UN, EU and US Financial and Arms

FAFT AML Deficient


Higher Risk Areas


US Dept of State Money Laundering assessment

Compliance with FATF 40 + 9 Recommendations

Weakness in Government Legislation to combat Money Laundering

Not on EU White list equivalent jurisdictions

Corruption Index (Transparency International & W.G.I.))

World Governance Indicators (Average Score)

Failed States Index (Political Issues)(Average Score)





FATF Status

North Korea is subject to a FATF call on its members and other jurisdictions to apply counter-measures to protect the international financial system from the on-going and substantial money laundering and terrorist financing (ML/FT) risks emanating from the jurisdictions.


FATF Statement re AML Strategic Deficiencies: 23 June 2017

The FATF remains concerned by the DPRK’s failure to address the significant deficiencies in its anti-money laundering and combating the financing of terrorism (AML/CFT) regime and the serious threat this poses to the integrity of the international financial system. The FATF urges the DPRK to immediately and meaningfully address its AML/CFT deficiencies. Further, FATF has serious concerns with the threat posed by DPRK’s illicit activities related to the proliferation of weapons of mass destruction (WMDs) and its financing.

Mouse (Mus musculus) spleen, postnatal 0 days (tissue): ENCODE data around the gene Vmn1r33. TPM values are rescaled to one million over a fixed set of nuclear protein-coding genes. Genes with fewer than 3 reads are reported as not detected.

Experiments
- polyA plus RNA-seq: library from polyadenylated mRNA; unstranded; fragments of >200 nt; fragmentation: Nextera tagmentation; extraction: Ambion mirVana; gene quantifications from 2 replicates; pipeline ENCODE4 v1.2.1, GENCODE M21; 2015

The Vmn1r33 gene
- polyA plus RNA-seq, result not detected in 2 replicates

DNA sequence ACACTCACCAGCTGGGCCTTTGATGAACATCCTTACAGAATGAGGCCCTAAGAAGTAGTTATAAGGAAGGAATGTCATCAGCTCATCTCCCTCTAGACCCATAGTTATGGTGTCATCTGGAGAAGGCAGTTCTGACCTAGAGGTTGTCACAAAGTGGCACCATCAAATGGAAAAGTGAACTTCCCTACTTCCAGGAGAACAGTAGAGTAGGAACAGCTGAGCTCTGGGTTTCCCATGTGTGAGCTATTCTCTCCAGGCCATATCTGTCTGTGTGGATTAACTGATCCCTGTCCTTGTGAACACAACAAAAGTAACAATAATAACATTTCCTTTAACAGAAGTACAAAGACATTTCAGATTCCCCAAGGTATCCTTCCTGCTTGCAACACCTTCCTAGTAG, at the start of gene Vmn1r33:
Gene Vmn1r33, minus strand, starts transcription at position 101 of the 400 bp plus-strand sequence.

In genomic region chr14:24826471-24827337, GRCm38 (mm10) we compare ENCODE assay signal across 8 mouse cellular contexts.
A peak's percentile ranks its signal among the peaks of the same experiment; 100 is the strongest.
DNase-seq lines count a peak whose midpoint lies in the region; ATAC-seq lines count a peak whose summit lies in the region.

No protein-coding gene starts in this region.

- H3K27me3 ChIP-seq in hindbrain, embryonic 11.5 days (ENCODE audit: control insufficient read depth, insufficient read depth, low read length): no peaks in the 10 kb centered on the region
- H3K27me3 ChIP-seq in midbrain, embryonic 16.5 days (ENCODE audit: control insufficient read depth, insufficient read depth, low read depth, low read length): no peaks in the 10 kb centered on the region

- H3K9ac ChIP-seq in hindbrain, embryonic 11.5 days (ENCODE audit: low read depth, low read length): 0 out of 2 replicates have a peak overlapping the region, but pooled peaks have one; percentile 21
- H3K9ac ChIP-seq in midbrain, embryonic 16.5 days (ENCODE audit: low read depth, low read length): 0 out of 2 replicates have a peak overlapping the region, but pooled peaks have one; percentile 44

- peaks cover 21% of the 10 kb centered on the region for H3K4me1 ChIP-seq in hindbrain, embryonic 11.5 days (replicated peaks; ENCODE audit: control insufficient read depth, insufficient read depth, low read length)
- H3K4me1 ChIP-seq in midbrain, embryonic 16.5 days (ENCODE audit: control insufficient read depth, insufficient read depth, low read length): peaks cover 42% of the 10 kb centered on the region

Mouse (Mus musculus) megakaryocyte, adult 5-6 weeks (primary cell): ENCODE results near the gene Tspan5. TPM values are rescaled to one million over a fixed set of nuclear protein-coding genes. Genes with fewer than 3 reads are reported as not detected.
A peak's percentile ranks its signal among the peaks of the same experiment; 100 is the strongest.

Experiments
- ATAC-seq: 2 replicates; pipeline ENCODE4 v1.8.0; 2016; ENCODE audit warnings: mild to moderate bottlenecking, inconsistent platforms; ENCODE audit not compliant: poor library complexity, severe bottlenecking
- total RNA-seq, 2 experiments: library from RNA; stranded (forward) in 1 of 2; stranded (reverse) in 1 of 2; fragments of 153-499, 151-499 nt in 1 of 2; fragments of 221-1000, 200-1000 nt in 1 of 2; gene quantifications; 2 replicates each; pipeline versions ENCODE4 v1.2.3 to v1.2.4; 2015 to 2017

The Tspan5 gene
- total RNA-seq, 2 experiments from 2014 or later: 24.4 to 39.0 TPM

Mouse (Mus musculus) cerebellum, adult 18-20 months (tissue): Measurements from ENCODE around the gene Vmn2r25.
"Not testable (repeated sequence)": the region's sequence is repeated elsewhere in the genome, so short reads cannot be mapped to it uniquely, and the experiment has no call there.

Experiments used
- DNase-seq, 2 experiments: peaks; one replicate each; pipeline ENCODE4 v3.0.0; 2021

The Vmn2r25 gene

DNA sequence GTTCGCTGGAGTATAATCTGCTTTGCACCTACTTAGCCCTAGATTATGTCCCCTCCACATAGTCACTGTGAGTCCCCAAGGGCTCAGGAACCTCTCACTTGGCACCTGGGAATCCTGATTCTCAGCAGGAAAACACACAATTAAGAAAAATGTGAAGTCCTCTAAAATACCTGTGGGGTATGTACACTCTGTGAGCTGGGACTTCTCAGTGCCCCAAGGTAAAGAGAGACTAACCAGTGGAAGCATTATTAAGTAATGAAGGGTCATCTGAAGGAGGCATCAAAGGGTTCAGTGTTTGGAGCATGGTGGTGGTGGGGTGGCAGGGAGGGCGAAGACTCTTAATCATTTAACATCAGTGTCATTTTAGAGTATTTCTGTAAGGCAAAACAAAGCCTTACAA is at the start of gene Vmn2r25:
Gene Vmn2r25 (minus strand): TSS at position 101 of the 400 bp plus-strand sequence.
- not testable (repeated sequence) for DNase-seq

The FATF reaffirms its 25 February 2011 call on its members and urges all jurisdictions to advise their financial institutions to give special attention to business relationships and transactions with the DPRK, including DPRK companies, financial institutions and those acting on their behalf. In addition to enhanced scrutiny, the FATF further calls on its members and urges all jurisdictions to apply effective counter-measures, and targeted financial sanctions in accordance with applicable United Nations Security Council Resolutions, to protect their financial sectors from money laundering, financing of terrorism and WMD proliferation financing (ML/FT/PF) risks emanating from the DPRK. Jurisdictions should take necessary measures to close existing branches, subsidiaries and representative offices of DPRK banks within their territories and terminate correspondent relationships with DPRK banks, where required by relevant UNSC Resolutions.